Waldorf Attorney Matt Trollinger Published in MD Association for Justice Magazine
Questions about how COVID-19 will impact workers’ compensation settlements are being raised nationwide. Recently, Waldorf attorney Matt Trollinger co-authored an article about the potential legal ramifications of the 2020 pandemic on injured workers.
“We spend one-third of our lives working, so it’s not a stretch to understand that many, many workers acquired COVID-19 at work,” says the article, published in the Maryland Association for Justice’s Trial Reporter. It goes on to explain the challenge of pursuing a coronavirus claim as insurers try to avoid making payments to people with valid on-the-job COVID claims.
The Maryland workers’ compensation system was developed so that employees would have medical, wage, and disability assistance if they suffered a work injury or were diagnosed with an occupational disease. The challenge with COVID is determining whether claims should be filed as accidental injuries or occupational illnesses, according to Trollinger and Byron Warnken, the article’s other author.
“On its face, ‘occupational disease’ would seem the logical choice for a COVID-19 claim. But filing COVID-19 workers’ compensation claims as accidental injury claims may bring better success,” it says.
That’s because a part of the legal definition of an occupational disease states that a job-related illness must be “consistent with those known from exposure to a biological, chemical, or physical agent” that is associated to the type of job held (MD Code, Labor and Employment, § 9-502).
A widely publicized example of an occupational disease is mesothelioma, an incurable form of cancer that is cause solely by exposure to asbestos. Mesothelioma is exclusively found in employees (or family members of employees) who worked in industries where asbestos was heavily used as insulation. Carpenters, plumbers, shipbuilders, shipyard workers, and even hairdressers may have come into contact with the deadly asbestos fibers, which can go on to cause the fatal cancer in some people. In those cases, exposure to the hazardous agent is clear.
By contrast, COVID-19 is everywhere. Filing a coronavirus claim as an occupational disease could mean running up against arguments that the nature of the job did not put the employee at a greater risk than he or she would have had by picking up groceries at the supermarket.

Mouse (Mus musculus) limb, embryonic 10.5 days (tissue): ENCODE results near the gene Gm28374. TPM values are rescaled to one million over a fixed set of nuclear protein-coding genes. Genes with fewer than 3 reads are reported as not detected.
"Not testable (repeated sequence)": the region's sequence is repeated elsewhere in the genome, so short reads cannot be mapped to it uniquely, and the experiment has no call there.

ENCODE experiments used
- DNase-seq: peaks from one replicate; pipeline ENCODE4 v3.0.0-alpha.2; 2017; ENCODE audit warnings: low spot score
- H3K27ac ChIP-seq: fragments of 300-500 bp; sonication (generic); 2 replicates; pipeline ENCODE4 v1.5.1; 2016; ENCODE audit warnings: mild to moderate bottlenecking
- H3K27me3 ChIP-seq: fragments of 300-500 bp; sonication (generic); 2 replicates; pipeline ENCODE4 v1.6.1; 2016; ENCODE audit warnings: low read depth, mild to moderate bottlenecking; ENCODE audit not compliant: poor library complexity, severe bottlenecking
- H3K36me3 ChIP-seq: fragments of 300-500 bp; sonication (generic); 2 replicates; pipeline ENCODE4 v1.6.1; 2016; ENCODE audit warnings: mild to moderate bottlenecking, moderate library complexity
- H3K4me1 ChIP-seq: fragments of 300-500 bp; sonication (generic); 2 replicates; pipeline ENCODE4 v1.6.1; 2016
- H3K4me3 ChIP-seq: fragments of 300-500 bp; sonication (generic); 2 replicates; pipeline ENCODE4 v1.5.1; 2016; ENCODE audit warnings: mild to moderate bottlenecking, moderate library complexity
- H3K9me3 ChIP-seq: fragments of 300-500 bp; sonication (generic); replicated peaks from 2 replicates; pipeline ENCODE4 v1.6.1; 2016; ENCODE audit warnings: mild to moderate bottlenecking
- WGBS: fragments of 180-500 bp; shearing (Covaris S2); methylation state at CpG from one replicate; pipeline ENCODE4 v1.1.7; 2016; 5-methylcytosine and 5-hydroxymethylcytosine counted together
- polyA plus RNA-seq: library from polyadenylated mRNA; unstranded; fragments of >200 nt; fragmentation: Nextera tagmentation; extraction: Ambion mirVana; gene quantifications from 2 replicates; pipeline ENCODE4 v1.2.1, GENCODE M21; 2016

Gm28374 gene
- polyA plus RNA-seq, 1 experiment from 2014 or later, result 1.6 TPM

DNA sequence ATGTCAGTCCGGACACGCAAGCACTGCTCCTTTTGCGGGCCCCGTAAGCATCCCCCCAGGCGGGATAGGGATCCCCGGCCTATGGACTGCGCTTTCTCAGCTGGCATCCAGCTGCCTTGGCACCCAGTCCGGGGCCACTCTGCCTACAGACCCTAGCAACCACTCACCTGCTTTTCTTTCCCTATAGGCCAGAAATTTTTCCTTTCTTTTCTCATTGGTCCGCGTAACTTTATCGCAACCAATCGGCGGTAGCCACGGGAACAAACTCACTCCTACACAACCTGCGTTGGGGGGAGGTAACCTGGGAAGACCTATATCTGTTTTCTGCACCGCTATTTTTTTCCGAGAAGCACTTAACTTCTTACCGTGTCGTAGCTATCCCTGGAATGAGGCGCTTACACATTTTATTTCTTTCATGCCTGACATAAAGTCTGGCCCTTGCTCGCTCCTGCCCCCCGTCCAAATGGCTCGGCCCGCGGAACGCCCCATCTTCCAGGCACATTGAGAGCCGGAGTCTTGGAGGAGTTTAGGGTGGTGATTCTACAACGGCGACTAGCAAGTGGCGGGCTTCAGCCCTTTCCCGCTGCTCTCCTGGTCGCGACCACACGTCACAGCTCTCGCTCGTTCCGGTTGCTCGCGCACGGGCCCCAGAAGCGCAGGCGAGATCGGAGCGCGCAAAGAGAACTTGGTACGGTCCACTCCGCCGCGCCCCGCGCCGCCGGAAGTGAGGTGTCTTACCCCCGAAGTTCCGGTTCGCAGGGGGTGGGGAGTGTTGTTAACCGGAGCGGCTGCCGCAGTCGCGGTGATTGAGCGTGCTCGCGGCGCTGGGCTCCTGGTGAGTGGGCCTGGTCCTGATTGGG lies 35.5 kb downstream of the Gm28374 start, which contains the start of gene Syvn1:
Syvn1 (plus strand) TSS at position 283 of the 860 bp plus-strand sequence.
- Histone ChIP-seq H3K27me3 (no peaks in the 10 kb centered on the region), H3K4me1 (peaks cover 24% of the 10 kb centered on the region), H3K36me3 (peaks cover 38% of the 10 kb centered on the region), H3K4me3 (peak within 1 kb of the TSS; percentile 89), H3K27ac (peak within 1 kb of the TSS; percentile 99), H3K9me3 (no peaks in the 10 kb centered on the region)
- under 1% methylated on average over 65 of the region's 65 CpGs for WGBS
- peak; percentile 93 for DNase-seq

With the accidental injury approach, lawyers might stand a better chance of success, according to Trollinger and Warnken. These types of claims must arise out of and during the course of regular employment.
“This type of injury is one in which a worker can point to a specific event or moment when he or she was injured,” the article says. That doesn’t mean the employee has to remember the precise date of exposure in order to be compensated. (Applied Indus. Techs. V. Ludemann, 148 Md. App. 272, 811 A.2d 845 (2002). If an attorney can prove that exposure to COVID-19 was more likely than not to have resulted in the illness while working, the claim may be more successful if filed an accidental injury.
All of that remains to be seen, as relatively few cases have been filed with the Maryland Workers’ Compensation Commission so far. Trollinger Law will continue to follow the developments closely.
About the Authors
Matt Trollinger is the lead litigation attorney representing clients in workers’ compensation and personal injury matters throughout Maryland and Washington, D.C. He is the founder of Trollinger Law, LLC, with locations in Waldorf and Frederick.
Byron B. Warnken, managing attorney of Warnken, LLC, is a workers’ compensation and personal injury attorney in the Baltimore area. He has argued cases throughout Maryland, including in Maryland’s Court of Special Appeals and Maryland’s Court of Appeals. He has also had success before the Fourth Circuit Court of Appeals.